Some women get pregnant naturally the first time, but choose to use their frozen eggs for second or third children, or if they are diagnosed with secondary infertility.
Am I a good candidate?
The optimal age to freeze eggs is 32-36, but any woman with normal hormone levels aged 30-40 should consider egg freezing if they plan to delay pregnancy. The number of eggs a woman needs to freeze is dependent upon her age, but age is only a single factor. Not every 35- or 40-year-old are the same. Therefore, there is not necessarily an absolute upper age; although women less than and equal to 40 will have better success and studies have shown egg freezing is cost-effective until age 38.
Flexibility is also very important. You need to be available for daily appointments for approximately 2-3 weeks.
What are the Risks?
There is no guarantee of success or that the eggs, once thawed, will be healthy and result in a healthy baby. Although there are 200+ babies born from this technology and no reported increase in genetic abnormalities or congenital anomalies, egg freezing is a new technology with many unknowns.
Careful data collection is being undertaken and more studies in the future will continue to shed light on the process. Additionally, treatment can be stressful, both emotionally and financially. Our team of experts is here to guide you through the process and ease your concerns.
What happens when I’m ready to get pregnant?
You will meet with your physician to ensure you are healthy and ready to carry a pregnancy. Your male partner (or sperm source) will also need some labs tests. When you are ready to proceed, you will begin taking medicine to prepare your uterus for pregnancy.
At the appropriate time, the eggs will be thawed and injected with sperm through a process known as ICSI (Intracytoplasmic Sperm Injection). The resulting embryos are then transferred into your uterus when they are either 3 days or 5 days old. Any extra embryos can be frozen and stored.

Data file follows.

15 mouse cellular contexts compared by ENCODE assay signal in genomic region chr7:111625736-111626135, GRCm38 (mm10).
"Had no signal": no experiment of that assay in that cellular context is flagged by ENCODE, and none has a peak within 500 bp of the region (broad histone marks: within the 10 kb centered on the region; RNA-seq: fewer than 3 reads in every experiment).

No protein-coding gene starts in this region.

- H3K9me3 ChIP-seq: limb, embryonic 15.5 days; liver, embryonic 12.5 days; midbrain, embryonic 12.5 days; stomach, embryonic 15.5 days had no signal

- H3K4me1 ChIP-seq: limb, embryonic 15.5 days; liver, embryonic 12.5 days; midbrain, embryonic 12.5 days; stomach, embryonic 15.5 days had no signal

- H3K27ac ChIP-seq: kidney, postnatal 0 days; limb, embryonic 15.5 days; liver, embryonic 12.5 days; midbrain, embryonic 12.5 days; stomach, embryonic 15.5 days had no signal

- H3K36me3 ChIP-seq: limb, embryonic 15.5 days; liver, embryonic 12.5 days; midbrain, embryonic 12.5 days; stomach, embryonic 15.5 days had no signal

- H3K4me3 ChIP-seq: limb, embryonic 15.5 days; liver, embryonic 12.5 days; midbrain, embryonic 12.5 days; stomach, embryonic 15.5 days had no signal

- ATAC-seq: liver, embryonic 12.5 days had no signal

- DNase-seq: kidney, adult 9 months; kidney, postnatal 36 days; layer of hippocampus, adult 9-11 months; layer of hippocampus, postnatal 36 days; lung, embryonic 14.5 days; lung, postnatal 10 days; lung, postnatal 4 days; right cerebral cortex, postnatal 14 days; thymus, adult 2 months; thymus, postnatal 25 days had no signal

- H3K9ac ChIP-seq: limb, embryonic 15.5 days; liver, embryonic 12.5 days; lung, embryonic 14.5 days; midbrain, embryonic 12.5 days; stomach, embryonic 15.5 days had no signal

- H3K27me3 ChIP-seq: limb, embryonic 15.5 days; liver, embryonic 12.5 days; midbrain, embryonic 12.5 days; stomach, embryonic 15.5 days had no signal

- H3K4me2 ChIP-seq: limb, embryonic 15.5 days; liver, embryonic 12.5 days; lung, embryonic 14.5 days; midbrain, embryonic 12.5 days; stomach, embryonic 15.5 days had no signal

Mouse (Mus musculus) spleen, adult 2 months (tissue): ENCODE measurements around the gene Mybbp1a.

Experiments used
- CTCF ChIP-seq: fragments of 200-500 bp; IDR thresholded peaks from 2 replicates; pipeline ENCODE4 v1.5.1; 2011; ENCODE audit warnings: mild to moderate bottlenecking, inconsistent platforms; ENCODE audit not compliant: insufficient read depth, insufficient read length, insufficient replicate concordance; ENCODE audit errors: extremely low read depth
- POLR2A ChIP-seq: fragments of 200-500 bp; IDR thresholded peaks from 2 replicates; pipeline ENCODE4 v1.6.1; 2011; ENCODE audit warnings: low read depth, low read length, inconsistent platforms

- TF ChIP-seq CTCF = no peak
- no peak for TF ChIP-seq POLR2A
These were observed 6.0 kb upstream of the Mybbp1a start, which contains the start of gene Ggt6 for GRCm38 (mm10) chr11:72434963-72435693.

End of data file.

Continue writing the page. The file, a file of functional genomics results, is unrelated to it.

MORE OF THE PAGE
You will continue to take hormones to support early pregnancy. Approximately 10-12 days after embryo transfer, you will know if you are pregnant. After 8 weeks of pregnancy, you will transfer your care to the obstetrician who will deliver your baby.
What are the other options?
There are many other options available to women that have a higher chance of successfully delivering a baby.
Married or committed couples may want to consider going through In Vitro Fertilization (IVF) and freezing embryos for implantation at a later date, as embryos have been demonstrated to freeze better than eggs.
Women with serious medical conditions, such as cancer, may wish to undertake chemotherapy/surgery now and once cured, consider adoption, embryo adoption, or egg donation if their ovaries are no longer functional. If they no longer have a uterus but have functioning ovaries, they can consider gestational carrier with IVF.
Women without a male partner may want to consider donor inseminations or an IVF cycle with donor sperm, and having a baby now. They could also choose to freeze embryos created with donor sperm for future use.
If women choose to wait until the “right time” and then discover that their age is preventing them from conceiving, egg donation and adoption are always options.
How do I get started?
Our physicians and staff will walk you through every step of the process, ensuring that you fully understand the benefits, risks, costs, and chances of a successful pregnancy. We welcome the opportunity to help you take charge of your fertility today, for tomorrow. Fill out the form below to get started or for more information.